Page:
Swiss authorities arrested several top soccer officials and have plans to extradite them to the U.S. on federal corruption charges. The New York Times reports.» Read More
This weekend in California an estimated 19,000 runners will try to outrun 500 zombies as part in a 5k obstacle course called Run For Your Lives.
Is Armstrong, the man, the god of cycling, resigned to disgrace in the public eye? Possibly. But not necessarily.
After several sponsors dropped Lance Armstrong, some brand experts wondered if his cancer-fighting charity, Livestrong, would survive.
Lance Armstrong started Wednesday morning with 11 sponsors listed on his website, LanceArmstrong.com. By 6 p.m. Eastern Time, all but three would renounce their relationship with the legendary cyclist.
Would you give up everything you had in the pursuit of a dream? Evelyn Stevens gave up her career as an investment banker in 2008 and ended up cycling for the U.S. Olympic team in London just three years later.
Vice President Joe Biden is a “very skillful” debater who could give Paul Ryan a run for his money, New York Jets owner Woody Johnson said Wednesday.
The NBA kicks off a series of international games abroad Friday. Not only is it an early look at the players, it's also a way for the league to make money, NBA Commissioner David Stern told CNBC.
What does Larry Ellison do with all those mansions — and what's he going to do with that $500,000 Hawaiian island? And why does he need a $4 billion line of credit? The Oracle CEO spoke about his curious spending habits in an exclusive interview with CNBC's Maria Bartiromo.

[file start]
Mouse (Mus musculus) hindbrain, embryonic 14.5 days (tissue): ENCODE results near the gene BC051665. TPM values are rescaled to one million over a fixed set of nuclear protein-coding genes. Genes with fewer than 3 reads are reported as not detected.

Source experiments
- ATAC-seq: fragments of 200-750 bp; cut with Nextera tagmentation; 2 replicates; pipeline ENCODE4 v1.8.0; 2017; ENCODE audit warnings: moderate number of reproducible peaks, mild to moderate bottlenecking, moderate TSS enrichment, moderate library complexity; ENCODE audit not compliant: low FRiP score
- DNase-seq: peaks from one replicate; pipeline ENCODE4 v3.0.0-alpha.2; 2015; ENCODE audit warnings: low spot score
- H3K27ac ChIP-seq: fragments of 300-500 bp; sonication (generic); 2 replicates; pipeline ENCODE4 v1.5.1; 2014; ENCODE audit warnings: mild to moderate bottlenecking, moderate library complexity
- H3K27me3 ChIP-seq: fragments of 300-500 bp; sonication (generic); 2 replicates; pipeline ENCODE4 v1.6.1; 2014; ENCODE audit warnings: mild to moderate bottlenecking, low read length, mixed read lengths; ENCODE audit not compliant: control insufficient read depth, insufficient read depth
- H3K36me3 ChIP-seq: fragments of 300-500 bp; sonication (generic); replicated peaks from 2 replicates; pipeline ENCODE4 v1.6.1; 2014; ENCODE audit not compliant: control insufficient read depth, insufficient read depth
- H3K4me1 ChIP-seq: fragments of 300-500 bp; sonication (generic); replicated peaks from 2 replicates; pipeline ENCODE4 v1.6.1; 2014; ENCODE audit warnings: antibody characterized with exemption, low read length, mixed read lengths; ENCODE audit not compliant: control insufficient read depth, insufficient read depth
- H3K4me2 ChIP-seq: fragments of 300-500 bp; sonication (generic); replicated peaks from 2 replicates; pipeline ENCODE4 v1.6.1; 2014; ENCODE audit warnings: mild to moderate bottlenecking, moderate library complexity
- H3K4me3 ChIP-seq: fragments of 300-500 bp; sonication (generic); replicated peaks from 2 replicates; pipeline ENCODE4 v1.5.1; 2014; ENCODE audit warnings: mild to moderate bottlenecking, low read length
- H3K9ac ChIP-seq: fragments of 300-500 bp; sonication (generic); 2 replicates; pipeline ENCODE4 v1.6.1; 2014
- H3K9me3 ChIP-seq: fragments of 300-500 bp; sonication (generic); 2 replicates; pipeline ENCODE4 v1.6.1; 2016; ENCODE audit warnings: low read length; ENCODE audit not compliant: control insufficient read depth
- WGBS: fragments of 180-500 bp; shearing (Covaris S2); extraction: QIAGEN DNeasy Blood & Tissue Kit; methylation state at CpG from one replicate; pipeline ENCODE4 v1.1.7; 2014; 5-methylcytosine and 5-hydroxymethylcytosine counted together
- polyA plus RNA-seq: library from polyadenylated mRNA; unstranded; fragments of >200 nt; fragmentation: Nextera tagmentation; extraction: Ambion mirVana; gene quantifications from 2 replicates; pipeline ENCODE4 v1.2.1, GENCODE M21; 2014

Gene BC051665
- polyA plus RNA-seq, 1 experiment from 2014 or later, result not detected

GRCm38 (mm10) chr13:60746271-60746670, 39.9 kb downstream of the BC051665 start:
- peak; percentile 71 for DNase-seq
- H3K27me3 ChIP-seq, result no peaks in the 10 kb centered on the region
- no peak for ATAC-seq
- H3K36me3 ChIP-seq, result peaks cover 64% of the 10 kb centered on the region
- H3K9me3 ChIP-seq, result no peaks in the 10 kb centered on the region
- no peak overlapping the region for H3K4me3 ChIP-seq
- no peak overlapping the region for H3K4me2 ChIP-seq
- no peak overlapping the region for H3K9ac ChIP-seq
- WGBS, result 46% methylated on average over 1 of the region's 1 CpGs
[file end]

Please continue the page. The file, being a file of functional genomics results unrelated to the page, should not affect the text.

So what are the average costs for a family of four to see an NFL game up close and in person? Click to find out.
With the announcement of an 8-year deal with Fox and TBS — combined with a recent deal with ESPN (owned by Walt Disney) — MLB basically will double its television revenue. Fox, whose parent company is Rupert Murdoch's News Corp, will pay more than $500 million a year.
After three tumultuous weeks, the National Football League’s long national nightmare is over. Now, the question remains if the sports world’s most lucrative organization can recover its bearings with a fan base that remains riled up over the refereeing fiasco.
The most intense competition might be for the space on players' wrists — and yours.
Vote on the top 3 finalists for ego trip of the week. One will be crowned the winner.
National Football League Commissioner Roger Goodell said Thursday that Monday night's blown call at the Seattle Seahawks/Green Bay Packers game helped push the league and referees to reach an agreement on a new contract.
The National Football League and the NFL's Referee Association are close to a deal to end the lockout—and regular referees could be on the field as soon as this weekend, according to ESPN.com.
Everyone's piling on the replacement refs in the NFL, but perhaps the most hilarious spoof of the series of bad calls is Replacement Google.
N.F.L. is stained with the ugly perception that its commissioner is willing to sacrifice the quality and integrity of the competition as long as the bottom line is favorable, the New York Times reports.
On the final play of Monday night's NFL game, a controversial touchdown call changed the game's outcome. Some sources say it was a $150-300 million dollar swing. Various Las Vegas sources told CNBC, it was much more than that.
What should the NFL do about Monday Night's blown call by referees?
On the final play of Monday night's game between the Seattle Seahawks and the Green Bay Packers, a Seahawks pass was called a touchdown when it appeared Green Bay had actually intercepted the ball. But does a "blown call" really matter?
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